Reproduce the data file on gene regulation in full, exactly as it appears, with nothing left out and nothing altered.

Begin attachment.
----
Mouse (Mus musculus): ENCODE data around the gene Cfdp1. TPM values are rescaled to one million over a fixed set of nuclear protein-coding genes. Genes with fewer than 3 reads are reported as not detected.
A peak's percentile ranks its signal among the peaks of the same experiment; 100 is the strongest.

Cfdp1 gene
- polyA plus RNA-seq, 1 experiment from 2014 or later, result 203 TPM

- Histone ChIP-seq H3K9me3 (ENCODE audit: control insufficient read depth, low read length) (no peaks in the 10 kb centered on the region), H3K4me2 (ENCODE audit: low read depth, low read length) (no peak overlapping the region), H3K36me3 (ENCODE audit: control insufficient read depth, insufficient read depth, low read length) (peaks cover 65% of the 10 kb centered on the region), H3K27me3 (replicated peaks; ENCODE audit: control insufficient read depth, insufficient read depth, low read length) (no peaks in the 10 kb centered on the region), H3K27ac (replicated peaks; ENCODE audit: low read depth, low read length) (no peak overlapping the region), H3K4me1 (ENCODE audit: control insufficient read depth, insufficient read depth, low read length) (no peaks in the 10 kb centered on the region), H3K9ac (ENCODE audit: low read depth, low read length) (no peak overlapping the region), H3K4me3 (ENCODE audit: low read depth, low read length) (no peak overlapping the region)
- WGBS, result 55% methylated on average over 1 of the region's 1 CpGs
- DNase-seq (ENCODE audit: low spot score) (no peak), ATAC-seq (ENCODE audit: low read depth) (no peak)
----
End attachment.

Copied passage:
Mouse (Mus musculus): ENCODE data around the gene Cfdp1. TPM values are rescaled to one million over a fixed set of nuclear protein-coding genes. Genes with fewer than 3 reads are reported as not detected.
A peak's percentile ranks its signal among the peaks of the same experiment; 100 is the strongest.

Cfdp1 gene
- polyA plus RNA-seq, 1 experiment from 2014 or later, result 203 TPM

- Histone ChIP-seq H3K9me3 (ENCODE audit: control insufficient read depth, low read length) (no peaks in the 10 kb centered on the region), H3K4me2 (ENCODE audit: low read depth, low read length) (no peak overlapping the region), H3K36me3 (ENCODE audit: control insufficient read depth, insufficient read depth, low read length) (peaks cover 65% of the 10 kb centered on the region), H3K27me3 (replicated peaks; ENCODE audit: control insufficient read depth, insufficient read depth, low read length) (no peaks in the 10 kb centered on the region), H3K27ac (replicated peaks; ENCODE audit: low read depth, low read length) (no peak overlapping the region), H3K4me1 (ENCODE audit: control insufficient read depth, insufficient read depth, low read length) (no peaks in the 10 kb centered on the region), H3K9ac (ENCODE audit: low read depth, low read length) (no peak overlapping the region), H3K4me3 (ENCODE audit: low read depth, low read length) (no peak overlapping the region)
- WGBS, result 55% methylated on average over 1 of the region's 1 CpGs
- DNase-seq (ENCODE audit: low spot score) (no peak), ATAC-seq (ENCODE audit: low read depth) (no peak)